Media centre

Press releases

Publications

Video

Calendar of activities

Photoessays

Photos

Contact information

 

UNICEF Representative congratulates Dunya and Nurgeldi, two young delegates, on successful participation at the Special Youth Event on the MDGs to share Turkmenistan children’s aspirations about development agenda beyond 2015

UNICEF Turkmenistan Representative Oyunsaikhan Dendevnorov (in the middle) welcomes youth delegates Nurgeldi (on the left) and Dunya (on the right)
© UNICEF/Turkmenistan/2013
UNICEF Turkmenistan Representative Oyunsaikhan Dendevnorov (in the middle) welcomes youth delegates Nurgeldi (on the left) and Dunya (on the right)

Dunya Gurbanova (16) and Nurgeldi Ushmekov (15) have recently returned from New York, where they attended a special youth event “International Youth Voices on Post-2015” organized by the Governments of Germany and Mexico with participation of other UN member states and facilitation support provided by UNICEF. This international event, moderated by Ahmad Alhendawi, UN Secretary General’s Envoy on Youth, called together youth representatives from Mexico, Germany, UK, Sri Lanka, Sierra Leone and Turkmenistan.

UNICEF Representative Oyunsaikhan Dendevnorov (OD) meets Dunya (DG) and Nurgeldi (NU) to welcome them back and find out about their impressions about the recent event.

1.                   OD: Watching the event on the livestream, we at UNICEF were delighted to listen to both of you and other young people, who shared the results of the national consultations about the post-2015 agenda undertaken in their respective countries and communicated priority issues to the global community. What did you feel about the event and the fact that you would be speaking on behalf of children and young people of Turkmenistan?

NU: I felt very nervous in the beginning, as it was my first experience participating in such a serious event. For the first time I stood in front of the big audience to present views of thousands of Turkmenistan children. I had big hopes that I would represent Turkmenistan with dignity and that I would meet expectations of children, our Government, and organizers of the Side Session. I believe I managed it well and I felt very proud that everyone in the audience listened to our speech attentively and respected our views.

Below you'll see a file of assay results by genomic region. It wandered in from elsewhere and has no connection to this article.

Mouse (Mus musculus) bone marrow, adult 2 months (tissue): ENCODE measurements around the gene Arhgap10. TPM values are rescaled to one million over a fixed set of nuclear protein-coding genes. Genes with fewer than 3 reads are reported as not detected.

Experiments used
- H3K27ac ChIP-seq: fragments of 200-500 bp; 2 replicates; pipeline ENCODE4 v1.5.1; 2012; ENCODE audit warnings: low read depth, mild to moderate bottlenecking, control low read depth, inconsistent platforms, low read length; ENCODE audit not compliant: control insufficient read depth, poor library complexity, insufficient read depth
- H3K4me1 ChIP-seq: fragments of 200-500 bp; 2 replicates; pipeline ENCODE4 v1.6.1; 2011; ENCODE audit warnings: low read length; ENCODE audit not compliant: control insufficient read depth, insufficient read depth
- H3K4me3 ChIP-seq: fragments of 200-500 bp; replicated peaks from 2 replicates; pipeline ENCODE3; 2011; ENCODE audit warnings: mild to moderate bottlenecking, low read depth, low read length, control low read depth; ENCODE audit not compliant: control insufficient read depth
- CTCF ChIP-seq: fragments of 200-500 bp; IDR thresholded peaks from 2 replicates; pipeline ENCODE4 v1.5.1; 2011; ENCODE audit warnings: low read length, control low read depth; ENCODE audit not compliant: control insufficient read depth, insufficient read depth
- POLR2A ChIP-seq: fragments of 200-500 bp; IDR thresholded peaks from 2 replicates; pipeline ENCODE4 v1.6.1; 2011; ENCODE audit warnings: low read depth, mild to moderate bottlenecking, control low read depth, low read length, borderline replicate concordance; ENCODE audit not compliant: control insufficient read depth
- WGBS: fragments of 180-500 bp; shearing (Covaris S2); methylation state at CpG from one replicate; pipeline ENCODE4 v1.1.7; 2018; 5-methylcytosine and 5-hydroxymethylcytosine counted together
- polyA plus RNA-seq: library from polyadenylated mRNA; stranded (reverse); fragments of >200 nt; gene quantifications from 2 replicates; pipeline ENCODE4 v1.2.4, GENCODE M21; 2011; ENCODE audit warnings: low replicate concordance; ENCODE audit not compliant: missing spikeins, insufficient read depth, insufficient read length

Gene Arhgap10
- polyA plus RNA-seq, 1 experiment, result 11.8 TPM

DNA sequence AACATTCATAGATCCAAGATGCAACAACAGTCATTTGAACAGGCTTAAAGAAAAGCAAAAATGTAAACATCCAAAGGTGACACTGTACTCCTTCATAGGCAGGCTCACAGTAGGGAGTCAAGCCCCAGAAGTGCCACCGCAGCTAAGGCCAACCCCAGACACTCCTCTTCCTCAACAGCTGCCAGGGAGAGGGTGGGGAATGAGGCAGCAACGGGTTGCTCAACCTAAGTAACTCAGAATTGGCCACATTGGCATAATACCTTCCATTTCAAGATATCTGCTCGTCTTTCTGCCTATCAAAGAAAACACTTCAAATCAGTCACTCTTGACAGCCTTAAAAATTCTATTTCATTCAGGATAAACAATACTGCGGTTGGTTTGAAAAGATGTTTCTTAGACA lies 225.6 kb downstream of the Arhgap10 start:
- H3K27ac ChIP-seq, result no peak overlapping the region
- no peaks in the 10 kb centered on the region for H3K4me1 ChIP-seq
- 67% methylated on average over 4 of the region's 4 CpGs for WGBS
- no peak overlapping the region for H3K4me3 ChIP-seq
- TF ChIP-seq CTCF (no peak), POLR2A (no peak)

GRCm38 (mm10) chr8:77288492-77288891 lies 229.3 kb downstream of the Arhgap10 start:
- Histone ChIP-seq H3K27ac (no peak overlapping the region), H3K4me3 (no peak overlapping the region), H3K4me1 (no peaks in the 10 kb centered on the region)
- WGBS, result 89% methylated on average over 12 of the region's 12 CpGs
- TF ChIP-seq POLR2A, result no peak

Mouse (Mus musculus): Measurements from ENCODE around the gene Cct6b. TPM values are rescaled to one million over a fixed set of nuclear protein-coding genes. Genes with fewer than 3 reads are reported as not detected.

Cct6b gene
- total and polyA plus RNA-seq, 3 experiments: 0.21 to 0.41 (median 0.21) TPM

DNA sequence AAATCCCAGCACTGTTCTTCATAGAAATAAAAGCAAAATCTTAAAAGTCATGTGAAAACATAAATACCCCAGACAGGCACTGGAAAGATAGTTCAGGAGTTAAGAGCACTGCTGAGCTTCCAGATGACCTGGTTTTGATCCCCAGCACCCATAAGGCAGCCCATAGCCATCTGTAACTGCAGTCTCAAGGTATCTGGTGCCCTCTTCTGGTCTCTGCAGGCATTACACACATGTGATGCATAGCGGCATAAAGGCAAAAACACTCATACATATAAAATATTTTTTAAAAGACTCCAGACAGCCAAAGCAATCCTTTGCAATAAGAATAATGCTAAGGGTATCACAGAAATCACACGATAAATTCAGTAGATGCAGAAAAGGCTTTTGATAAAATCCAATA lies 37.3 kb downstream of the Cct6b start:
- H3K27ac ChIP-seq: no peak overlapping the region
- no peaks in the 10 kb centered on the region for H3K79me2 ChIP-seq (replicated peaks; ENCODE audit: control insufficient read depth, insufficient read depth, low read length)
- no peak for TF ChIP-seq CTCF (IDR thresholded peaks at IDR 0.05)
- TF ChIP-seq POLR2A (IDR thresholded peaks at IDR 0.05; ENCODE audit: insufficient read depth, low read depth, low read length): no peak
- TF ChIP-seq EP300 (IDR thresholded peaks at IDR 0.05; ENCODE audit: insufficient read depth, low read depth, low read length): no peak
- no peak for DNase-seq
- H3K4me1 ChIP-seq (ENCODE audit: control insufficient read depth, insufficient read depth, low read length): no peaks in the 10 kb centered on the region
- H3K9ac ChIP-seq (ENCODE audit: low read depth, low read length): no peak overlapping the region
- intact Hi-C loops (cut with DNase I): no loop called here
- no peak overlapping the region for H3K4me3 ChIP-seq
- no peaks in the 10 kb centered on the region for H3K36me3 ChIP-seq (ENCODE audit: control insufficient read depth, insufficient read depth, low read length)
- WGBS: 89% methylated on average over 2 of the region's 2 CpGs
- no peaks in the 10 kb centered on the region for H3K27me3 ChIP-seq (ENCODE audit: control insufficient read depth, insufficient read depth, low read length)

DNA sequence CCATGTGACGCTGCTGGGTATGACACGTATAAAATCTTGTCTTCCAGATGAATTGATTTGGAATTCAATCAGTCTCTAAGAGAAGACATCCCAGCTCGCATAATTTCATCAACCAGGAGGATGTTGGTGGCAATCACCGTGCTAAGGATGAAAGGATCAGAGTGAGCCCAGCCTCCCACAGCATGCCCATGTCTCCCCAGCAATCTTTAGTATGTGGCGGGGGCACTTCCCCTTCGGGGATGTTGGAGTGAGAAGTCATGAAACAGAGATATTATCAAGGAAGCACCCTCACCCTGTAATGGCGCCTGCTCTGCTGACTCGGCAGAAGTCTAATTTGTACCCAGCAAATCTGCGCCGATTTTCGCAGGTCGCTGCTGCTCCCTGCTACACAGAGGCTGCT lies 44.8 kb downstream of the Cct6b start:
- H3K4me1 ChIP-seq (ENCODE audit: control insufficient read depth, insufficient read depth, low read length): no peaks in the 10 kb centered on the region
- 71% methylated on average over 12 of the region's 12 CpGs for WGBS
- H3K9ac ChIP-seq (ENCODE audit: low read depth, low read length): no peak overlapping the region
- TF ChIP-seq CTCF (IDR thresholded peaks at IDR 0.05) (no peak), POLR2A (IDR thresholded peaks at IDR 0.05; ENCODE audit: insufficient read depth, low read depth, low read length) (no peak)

DG: All of the children at the event, including us, were treated as respected guests and I felt very special. The Moderator Ahmad Alhendawi praised us for our good speech and later on we met the Deputy Chairman of the Cabinet of Ministers, Minister of Foreign Affairs of Turkmenistan Rashid Meredov and the Permanent Representative of Turkmenistan to the United Nations Aksoltan Atayeva who also saluted our presentation and encouraged us to continue our active peer advocacy on development agenda.

Dunya and Nurgeldi speak on the event to present development priorities beyond 2015 on behalf of Turkmenistan children, New York, 24 September
© UNICEF/Turkmenistan/2013
Dunya and Nurgeldi speak on the event to present development priorities beyond 2015 on behalf of Turkmenistan children, New York, 24 September

OD: You listened to the youth representatives from countries, which differ in their population size, economic growth and development issues. Did you find any connecting points and aspirations shared among the youth of the world?

NU: Yes. Despite differences, we, children, had many things in common. We all want access to quality education, quality healthcare and inclusion of children with disabilities into our societies. We have common aspirations of living in peace, breathing the clean air and being able to participate in matters concerning our lives and expressing our views.

DG: Apart from Nurgeldi has mentioned, I would point out that all children at the event spoke about equal access to water and sanitation, road safety, equal opportunities for people in rural and urban environments and support to people in need. Ensuring all these things will bring about positive changes into our countries and will definitely contribute to the development agenda after 2015.  

2.                   OD: What are two things/ideas you have been inspired by during the Youth Event and would like to share with your peers in Turkmenistan?

NU: I was inspired by the fact that children with disabilities freely participated at the event and expressed their opinions as any other children. I also noticed that the city of New York has created all necessary conditions for people with disabilities to freely move in the streets and buildings as well as to use public transport. I would love to see more people with disabilities enjoying active participation in society in our country. I would also like to teach my peers to support abilities of those people and especially, children with disabilities. Secondly, I would like to highlight that I liked communicating with children from various countries. My wish is to have an opportunity for all my peers to connect with children all over the world and become friends.